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Technopoly: The Surrender of Culture to Technology
In this witty, often terrifying work of cultural criticism, the author of Amusing Ourselves to Death chronicles our transformation into a Technopoly: a society that no longer merely uses technology as... a support system but instead is shaped by it--with radical consequences for the meanings of politics, art, education, intelligence, and truth. From a renowned social critic, an intriguing look at how high technology is changing our society and culture, and what this means for our future. Postman suggests ways in which a true democracy can use its technical skills not to control but to enhance human endeavor and preserve freedom and individuality.
Content: Selected Essays on Technology, Creativity, Copyright, and the Future of the Future
Hailed by Bruce Sterling as "a political activist, gizmo freak, junk collector, programmer, entrepreneur, and all-around Renaissance geek,” the Internet’s favorite high-tech culture maven is celebrate...d with the first collection of his infamous articles, essays, and polemics. Irreverently championing free speech and universal access to information—even if it's just a free download of the newest Britney Spears MP3—he leads off with a mutinous talk given at Microsoft on digital rights management, insisting that they stop treating their customers as criminals. Readers will discover how America chose Happy Meal toys over copyright, why Facebook is taking a faceplant, how the Internet is basically just a giant Xerox machine, why Wikipedia is a poor cousin of The Hitchhikers Guide to the Galaxy, and how to enjoy free e-books. Practicing what he preaches, all of the author's books, including this one, are simultaneously released in print and on the Internet under Creative Commons licenses that encourage their reuse and sharing. He argues persuasively that this practice has considerably increased his sales by enlisting readers to promote his work. Accessible to geeks and nontechies alike, this is a timely collection from an author who effortlessly surfs the zeitgeist while always generating his own wave.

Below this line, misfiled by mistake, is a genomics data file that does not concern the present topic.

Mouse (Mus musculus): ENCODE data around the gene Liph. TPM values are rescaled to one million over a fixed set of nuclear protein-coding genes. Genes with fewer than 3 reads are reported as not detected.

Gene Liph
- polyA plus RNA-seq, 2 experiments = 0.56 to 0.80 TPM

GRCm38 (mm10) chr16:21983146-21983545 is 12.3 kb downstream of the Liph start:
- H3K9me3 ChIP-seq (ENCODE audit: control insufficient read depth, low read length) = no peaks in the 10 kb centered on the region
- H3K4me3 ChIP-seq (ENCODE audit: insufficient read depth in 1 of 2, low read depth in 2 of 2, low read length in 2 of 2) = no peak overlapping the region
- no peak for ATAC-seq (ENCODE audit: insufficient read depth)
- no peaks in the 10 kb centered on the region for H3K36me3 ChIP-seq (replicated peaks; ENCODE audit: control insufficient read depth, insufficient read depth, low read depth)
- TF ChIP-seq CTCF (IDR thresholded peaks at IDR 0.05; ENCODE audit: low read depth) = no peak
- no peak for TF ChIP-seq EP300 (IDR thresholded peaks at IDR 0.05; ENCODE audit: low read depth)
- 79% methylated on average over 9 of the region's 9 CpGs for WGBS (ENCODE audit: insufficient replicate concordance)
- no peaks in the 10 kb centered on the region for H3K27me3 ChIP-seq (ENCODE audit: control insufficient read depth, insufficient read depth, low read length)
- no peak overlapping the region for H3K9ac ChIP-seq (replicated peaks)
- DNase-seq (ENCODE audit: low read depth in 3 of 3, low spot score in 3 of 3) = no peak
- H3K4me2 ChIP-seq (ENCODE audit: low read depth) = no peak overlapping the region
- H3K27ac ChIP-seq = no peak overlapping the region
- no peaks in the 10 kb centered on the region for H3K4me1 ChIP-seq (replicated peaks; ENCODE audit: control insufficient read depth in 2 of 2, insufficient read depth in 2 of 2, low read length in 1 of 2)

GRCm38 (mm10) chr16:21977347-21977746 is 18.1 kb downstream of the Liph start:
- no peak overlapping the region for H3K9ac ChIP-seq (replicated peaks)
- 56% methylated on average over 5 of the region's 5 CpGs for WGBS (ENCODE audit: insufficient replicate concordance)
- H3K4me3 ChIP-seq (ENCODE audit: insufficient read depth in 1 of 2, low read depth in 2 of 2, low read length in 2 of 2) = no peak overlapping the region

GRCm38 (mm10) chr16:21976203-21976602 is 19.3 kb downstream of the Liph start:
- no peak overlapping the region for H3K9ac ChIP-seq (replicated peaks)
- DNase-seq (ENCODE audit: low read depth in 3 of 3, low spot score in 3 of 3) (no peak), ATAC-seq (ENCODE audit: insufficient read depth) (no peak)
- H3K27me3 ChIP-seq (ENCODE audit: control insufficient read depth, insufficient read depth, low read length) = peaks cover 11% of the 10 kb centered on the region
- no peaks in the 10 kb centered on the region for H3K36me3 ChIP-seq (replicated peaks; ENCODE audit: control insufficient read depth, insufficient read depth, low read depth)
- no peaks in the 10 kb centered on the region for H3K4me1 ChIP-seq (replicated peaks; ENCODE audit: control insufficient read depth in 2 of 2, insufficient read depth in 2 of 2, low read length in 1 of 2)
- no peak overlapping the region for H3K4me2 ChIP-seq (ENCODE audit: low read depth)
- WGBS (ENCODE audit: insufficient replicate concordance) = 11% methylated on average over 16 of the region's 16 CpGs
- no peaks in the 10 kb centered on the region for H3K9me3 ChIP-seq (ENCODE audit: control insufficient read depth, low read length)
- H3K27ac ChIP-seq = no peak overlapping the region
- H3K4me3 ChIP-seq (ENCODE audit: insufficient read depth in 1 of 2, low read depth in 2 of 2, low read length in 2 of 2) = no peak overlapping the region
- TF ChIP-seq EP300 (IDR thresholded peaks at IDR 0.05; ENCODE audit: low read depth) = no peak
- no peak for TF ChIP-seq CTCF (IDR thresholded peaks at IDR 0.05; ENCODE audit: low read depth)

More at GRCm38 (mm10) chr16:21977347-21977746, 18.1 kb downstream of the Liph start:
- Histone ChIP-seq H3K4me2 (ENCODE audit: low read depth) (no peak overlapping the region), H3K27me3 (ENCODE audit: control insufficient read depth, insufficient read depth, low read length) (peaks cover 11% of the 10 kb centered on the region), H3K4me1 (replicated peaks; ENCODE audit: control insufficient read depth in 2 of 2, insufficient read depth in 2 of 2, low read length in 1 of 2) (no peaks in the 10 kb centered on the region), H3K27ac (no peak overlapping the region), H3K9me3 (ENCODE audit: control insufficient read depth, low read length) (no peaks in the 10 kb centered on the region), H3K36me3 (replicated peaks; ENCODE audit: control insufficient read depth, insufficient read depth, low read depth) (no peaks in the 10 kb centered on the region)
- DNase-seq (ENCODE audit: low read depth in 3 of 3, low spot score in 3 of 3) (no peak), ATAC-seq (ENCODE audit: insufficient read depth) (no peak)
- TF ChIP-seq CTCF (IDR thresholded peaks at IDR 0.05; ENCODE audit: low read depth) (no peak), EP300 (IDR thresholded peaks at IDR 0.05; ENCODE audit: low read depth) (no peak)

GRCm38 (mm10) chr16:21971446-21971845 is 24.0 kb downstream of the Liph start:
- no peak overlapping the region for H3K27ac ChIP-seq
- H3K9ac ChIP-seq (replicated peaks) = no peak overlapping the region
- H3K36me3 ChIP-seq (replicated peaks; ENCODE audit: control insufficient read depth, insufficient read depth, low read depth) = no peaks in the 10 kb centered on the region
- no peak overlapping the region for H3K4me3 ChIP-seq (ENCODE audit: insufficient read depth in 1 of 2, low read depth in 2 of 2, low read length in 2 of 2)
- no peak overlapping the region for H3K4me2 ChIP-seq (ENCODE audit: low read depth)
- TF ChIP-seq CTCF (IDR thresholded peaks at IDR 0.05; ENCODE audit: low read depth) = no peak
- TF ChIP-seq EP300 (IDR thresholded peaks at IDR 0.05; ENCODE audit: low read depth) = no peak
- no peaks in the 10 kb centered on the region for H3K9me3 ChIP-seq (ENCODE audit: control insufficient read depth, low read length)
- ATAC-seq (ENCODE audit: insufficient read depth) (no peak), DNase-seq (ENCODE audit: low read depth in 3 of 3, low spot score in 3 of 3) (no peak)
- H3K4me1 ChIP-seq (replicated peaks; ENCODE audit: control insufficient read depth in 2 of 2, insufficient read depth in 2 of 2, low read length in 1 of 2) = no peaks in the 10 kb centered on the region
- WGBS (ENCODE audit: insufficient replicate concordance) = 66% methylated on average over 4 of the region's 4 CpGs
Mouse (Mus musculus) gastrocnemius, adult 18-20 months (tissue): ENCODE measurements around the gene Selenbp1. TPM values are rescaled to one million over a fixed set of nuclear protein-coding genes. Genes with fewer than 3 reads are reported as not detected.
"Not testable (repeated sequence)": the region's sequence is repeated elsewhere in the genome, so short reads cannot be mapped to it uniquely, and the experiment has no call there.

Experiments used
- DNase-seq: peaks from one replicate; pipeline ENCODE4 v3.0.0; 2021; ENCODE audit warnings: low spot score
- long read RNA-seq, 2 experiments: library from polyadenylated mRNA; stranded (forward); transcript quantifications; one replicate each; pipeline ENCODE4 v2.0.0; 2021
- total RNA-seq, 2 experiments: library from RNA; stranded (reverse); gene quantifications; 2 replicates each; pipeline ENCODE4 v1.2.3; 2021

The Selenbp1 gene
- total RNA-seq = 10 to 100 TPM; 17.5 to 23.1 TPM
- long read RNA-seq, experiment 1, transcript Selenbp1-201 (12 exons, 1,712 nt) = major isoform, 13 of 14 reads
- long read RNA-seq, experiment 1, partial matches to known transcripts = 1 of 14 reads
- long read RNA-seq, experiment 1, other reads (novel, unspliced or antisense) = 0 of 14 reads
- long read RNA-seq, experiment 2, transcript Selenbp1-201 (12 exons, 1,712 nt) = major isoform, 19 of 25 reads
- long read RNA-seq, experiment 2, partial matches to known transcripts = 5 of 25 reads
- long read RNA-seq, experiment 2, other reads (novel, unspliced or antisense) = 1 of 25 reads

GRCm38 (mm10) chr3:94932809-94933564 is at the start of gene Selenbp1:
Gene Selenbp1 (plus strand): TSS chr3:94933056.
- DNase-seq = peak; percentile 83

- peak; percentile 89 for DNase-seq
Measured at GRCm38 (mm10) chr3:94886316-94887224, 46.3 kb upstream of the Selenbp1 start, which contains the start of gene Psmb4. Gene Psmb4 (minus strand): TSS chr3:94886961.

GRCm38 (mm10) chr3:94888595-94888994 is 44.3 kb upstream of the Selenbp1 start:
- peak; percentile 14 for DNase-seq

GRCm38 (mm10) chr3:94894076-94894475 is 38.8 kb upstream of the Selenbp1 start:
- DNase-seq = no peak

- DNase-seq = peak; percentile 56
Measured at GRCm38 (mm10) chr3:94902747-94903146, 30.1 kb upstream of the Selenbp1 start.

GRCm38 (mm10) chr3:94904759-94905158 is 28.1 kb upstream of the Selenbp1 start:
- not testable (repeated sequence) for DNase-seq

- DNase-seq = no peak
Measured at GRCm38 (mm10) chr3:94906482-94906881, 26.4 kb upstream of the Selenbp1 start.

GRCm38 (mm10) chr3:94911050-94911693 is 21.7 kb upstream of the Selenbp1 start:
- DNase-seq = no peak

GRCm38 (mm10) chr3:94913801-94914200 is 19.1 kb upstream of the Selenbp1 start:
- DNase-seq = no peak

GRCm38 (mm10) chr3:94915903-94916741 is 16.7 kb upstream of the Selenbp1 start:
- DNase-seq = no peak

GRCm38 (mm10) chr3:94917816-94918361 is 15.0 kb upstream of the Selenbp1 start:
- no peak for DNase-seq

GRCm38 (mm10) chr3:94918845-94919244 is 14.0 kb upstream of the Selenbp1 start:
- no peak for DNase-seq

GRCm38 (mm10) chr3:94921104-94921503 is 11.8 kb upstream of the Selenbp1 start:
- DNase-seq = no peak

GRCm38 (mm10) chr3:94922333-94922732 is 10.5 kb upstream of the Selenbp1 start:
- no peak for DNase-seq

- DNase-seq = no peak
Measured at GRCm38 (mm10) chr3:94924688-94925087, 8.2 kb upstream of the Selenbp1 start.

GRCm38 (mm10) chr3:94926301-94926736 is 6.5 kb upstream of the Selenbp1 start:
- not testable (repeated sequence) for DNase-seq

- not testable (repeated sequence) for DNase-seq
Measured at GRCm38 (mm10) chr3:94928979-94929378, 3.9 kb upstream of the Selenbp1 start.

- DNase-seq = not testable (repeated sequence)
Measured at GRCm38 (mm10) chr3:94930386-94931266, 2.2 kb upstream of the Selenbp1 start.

The Social Life of Information
In this paperback edition of The Social Life of Information, the authors dispel many of the futurists' sweeping predictions that information technology will obliterate the need for everything from tra...vel to supermarkets to business organizations to social life itself. But beaten down by info-glut, exasperated by computer crashes, and burned by dot-com stocks, individual users find it hard to get a fix on the true potential of the digital revolution. A new preface updates and expands on the ideas of the original text, in which John Seely Brown and Paul Duguid argue that the gap between digerati hype and end-user gloom is largely due to the "tunnel vision" that information-driven technologies breed. We've become so focused on where we think we ought to be that we often fail to see where we're really going. We need to look beyond our obsession with information and individuals to include the critical social networks of which these are always a part. The Social Life of Information shows how a better understanding of the contribution that communities, organizations, and institutions make to learning, working, and innovating can lead to the richest possible use of technology in our work and everyday lives. Author Biography: John Seely Brown is the Chief Innovation Officer of 12 Entrepreneuring and the Chief Scientist of Xerox. He was the director of the Xerox Palo Alto Research Center (PARC) for ten years. Paul Duguid is affiliated with Xerox PARC and the University of California, Berkeley.
The Case for Books: Past, Present, and Future